)
bound = qctrl.types.closed_loop_optimization_step.BoxConstraint(
lower_bound=-5 * np.pi / duration, upper_bound=5 * np.pi / duration
)
initializer = qctrl.types.closed_loop_optimization_step.GaussianProcessInitializer(
length_scale_bounds=[length_scale_bound] * segment_count,
bounds=[bound] * segment_count,
rng_seed=0,
)
# Define state object for the closed-loop optimization.
optimizer = qctrl.types.closed_loop_optimization_step.Optimizer(
gaussian_process_initializer=initializer,
)
```

```
best_cost, best_controls = min(
zip(experiment_results, parameter_set), key=lambda params: params[0]
)
optimization_count = 0
# Run the optimization loop until the cost (infidelity) is sufficiently small.
while best_cost > 3 * sigma:
# Print the current best cost.
optimization_steps = (
"optimization step" if optimization_count == 1 else "optimization steps"
)
print(
f"Best infidelity after {optimization_count} Boulder Opal {optimization_steps}: {best_cost}"
)
# Organize the experiment results into the proper input format.
results = organize_results(parameter_set, experiment_results)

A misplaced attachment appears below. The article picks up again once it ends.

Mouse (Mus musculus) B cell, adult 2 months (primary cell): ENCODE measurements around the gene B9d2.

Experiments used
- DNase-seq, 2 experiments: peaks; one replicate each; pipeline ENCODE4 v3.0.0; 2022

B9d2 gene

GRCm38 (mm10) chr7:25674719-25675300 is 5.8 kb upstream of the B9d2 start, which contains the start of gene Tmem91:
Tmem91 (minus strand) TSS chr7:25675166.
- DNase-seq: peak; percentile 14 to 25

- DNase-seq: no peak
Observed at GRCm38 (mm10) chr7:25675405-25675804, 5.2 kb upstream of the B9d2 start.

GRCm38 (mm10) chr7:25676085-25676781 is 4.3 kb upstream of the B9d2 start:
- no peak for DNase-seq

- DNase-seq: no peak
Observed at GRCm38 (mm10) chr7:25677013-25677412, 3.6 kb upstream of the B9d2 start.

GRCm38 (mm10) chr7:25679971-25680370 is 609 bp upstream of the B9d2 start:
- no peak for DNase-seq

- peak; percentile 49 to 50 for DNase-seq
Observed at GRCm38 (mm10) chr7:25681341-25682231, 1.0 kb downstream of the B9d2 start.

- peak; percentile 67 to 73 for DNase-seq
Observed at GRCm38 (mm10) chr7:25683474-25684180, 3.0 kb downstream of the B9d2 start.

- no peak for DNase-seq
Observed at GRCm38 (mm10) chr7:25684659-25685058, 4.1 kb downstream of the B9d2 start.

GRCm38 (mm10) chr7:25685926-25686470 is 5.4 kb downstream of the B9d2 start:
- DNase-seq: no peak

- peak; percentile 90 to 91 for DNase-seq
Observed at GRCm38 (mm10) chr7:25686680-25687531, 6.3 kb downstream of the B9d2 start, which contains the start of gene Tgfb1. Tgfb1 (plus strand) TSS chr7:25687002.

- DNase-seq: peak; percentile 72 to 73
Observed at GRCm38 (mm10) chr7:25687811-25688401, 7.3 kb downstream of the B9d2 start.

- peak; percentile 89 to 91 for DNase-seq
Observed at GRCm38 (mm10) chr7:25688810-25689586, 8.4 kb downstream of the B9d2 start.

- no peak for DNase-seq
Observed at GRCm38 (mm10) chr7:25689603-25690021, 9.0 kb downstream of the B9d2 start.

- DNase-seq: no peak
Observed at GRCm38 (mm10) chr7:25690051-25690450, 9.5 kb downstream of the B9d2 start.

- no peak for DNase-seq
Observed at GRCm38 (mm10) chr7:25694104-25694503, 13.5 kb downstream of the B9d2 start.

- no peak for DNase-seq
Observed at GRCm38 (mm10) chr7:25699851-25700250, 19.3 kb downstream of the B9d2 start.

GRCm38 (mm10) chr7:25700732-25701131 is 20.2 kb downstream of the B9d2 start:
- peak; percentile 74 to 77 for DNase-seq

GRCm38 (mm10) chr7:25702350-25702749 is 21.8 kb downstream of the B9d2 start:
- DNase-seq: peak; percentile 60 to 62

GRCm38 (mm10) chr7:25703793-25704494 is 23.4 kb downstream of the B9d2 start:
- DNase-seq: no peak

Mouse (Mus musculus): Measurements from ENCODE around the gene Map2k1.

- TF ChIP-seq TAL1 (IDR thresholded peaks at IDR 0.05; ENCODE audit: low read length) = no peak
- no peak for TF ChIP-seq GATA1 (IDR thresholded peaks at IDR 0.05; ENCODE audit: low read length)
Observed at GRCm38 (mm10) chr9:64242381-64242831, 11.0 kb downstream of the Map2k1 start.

# Call the automated closed-loop optimizer and obtain the next set of test points.
optimization_result = qctrl.functions.calculate_closed_loop_optimization_step(
optimizer=optimizer, results=results, test_point_count=test_point_count
)
optimization_count += 1
# Organize the data returned by the automated closed-loop optimizer.
parameter_set = np.array(
[test_point.parameters for test_point in optimization_result.test_points]
)
optimizer = qctrl.types.closed_loop_optimization_step.Optimizer(
state=optimization_result.state
)
# Obtain experiment results that the automated closed-loop optimizer requested.
experiment_results = run_experiments(parameter_set)
# Record the best results after this round of experiments.
cost, controls = min(
zip(experiment_results, parameter_set), key=lambda params: params[0]
)
if cost < best_cost:
best_cost = cost
best_controls = controls
# Print final best cost.